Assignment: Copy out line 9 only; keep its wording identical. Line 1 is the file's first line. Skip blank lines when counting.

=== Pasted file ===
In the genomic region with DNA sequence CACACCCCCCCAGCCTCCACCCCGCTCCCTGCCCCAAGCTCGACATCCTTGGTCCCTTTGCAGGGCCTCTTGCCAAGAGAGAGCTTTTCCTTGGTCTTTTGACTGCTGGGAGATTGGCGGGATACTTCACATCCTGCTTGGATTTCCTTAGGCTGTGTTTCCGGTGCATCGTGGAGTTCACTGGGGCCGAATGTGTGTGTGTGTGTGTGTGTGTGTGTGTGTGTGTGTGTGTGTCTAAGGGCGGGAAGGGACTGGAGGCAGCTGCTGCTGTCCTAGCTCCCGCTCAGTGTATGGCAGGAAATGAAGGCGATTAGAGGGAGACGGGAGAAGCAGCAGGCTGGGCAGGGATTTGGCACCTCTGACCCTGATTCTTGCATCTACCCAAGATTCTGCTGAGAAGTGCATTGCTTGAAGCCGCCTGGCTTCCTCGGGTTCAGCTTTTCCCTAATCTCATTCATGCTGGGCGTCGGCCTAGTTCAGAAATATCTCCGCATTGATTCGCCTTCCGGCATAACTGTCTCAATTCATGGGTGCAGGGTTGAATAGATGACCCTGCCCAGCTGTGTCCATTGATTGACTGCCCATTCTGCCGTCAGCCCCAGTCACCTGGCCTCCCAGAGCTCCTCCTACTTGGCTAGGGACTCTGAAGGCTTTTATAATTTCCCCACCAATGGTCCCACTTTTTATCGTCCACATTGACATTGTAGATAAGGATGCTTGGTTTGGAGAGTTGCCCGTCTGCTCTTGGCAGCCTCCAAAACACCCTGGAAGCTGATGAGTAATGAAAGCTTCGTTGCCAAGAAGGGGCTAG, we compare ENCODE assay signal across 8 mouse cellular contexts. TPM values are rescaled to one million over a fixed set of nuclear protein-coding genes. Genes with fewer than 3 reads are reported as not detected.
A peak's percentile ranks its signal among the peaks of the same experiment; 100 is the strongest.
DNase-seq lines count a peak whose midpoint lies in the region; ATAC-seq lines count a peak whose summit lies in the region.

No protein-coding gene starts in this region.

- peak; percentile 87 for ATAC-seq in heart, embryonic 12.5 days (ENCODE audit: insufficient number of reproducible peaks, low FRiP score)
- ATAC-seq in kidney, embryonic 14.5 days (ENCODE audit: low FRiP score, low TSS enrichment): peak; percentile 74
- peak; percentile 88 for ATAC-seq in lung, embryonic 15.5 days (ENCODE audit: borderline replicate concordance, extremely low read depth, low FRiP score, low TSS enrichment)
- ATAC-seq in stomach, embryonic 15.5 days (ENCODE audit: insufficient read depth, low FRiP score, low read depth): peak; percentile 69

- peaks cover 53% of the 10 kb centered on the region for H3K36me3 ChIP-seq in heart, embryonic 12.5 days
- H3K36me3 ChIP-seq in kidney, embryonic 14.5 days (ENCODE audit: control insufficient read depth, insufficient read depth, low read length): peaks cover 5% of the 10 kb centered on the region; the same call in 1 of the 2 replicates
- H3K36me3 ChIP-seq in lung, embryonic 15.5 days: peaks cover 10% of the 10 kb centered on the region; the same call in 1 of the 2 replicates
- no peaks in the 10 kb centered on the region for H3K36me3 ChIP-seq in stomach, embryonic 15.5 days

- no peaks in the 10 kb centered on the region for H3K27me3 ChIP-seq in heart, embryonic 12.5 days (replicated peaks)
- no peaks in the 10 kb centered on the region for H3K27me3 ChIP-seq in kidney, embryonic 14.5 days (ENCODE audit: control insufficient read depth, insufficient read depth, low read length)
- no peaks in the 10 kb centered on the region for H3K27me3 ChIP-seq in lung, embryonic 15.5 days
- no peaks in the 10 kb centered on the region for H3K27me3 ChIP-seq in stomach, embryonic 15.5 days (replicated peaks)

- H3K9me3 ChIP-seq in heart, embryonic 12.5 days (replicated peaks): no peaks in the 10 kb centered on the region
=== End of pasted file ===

- peaks cover 53% of the 10 kb centered on the region for H3K36me3 ChIP-seq in heart, embryonic 12.5 days